- 9. Themethod or system of signaling herein described, the same Comprisingthe transmission of an'instantaneons signal-by wireless teiegraphy from a main or sending station to a receiving-station, separated from the main istation by water, and the transmission of a progressive signal from a sending-station to the same receiving-station, which progressive by the instantaneous signal.

- ARTHURJ. MUNDY. Witnesses;

F. F. RAYMOND, 26,

JOHN E. RLHAYES.

Referenced by
Citing PatentFiling datePublication dateApplicantTitle
US2513317 *Oct 9, 1947Jul 4, 1950Seismograph Service CorpRadio position determining system
US2533499 *Aug 30, 1944Dec 12, 1950Bell Telephone Labor IncAcoustic range finder
US2910665 *Apr 2, 1956Oct 27, 1959Seismograph Service CorpRadio acoustic ranging system
US2951201 *Oct 9, 1958Aug 30, 1960Sander Howard HZero-time indicator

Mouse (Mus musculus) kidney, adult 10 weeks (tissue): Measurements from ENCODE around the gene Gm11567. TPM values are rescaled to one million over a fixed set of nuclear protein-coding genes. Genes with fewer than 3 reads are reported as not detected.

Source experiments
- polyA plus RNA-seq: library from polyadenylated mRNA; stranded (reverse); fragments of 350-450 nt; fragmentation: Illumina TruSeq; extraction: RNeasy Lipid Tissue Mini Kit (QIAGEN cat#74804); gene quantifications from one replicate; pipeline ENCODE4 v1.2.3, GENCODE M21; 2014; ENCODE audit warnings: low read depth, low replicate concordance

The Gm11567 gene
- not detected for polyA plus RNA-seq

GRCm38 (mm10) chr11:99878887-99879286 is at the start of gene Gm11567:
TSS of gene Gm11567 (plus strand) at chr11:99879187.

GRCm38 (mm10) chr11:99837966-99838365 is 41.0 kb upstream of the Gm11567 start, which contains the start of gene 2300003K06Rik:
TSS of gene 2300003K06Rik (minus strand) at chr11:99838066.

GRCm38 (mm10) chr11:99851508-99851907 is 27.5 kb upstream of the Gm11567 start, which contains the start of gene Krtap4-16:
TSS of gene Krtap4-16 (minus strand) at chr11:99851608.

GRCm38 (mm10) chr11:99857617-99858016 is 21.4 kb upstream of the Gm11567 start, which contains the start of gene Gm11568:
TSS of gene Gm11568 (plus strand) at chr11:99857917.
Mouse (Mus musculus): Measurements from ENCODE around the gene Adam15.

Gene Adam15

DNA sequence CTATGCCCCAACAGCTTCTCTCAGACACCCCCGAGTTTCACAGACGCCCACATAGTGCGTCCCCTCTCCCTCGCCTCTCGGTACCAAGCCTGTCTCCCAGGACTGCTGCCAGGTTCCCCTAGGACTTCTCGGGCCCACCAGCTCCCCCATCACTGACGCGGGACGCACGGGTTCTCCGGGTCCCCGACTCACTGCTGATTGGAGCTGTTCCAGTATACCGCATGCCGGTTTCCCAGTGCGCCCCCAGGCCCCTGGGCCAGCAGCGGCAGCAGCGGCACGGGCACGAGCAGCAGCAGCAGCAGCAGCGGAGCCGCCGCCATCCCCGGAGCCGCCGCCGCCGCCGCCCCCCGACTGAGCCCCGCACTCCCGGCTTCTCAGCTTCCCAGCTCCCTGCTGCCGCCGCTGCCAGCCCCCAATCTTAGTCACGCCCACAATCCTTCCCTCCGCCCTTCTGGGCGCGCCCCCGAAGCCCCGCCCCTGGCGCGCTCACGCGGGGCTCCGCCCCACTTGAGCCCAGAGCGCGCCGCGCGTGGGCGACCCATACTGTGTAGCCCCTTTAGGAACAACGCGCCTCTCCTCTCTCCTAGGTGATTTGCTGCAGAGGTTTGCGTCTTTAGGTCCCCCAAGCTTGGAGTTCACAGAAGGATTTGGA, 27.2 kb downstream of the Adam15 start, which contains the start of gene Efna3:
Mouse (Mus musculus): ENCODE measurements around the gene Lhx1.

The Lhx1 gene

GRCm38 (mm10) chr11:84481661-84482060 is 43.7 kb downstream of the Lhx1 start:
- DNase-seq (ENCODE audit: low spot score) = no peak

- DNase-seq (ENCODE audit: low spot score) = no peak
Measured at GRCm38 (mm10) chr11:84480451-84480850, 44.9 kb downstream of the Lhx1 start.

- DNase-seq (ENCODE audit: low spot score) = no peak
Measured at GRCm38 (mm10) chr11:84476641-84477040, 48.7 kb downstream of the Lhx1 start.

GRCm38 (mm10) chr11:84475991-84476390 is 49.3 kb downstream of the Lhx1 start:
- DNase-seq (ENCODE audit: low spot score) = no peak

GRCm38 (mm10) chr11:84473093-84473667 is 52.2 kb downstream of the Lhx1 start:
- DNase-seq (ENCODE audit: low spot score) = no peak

US2956278 *May 13, 1958Oct 11, 1960Branchu Paul JosephAircraft-guidance system
US3213410 *Jan 28, 1955Oct 19, 1965Hagemann JuliusChannel navigating system
US3270345 *Nov 5, 1963Aug 30, 1966Schaufller Peter PElectronic channel guidance system
US3276015 *May 1, 1963Sep 27, 1966Seismograph Service CorpMethods of and apparatus for measuring distances
US4055830 *Jul 14, 1976Oct 25, 1977The United States Of America As Represented By The Secretary Of The InteriorSonic measuring system
US4641137 *Nov 6, 1975Feb 3, 1987Lockheed Electronics Co., Inc.Radar apparatus for determining range to an agitated reflective target
US5717656 *Aug 20, 1996Feb 10, 1998Ybm Technologies, Inc.Method and apparatus for detecting and locating a concealed listening device
Classifications
Cooperative ClassificationG01S3/8083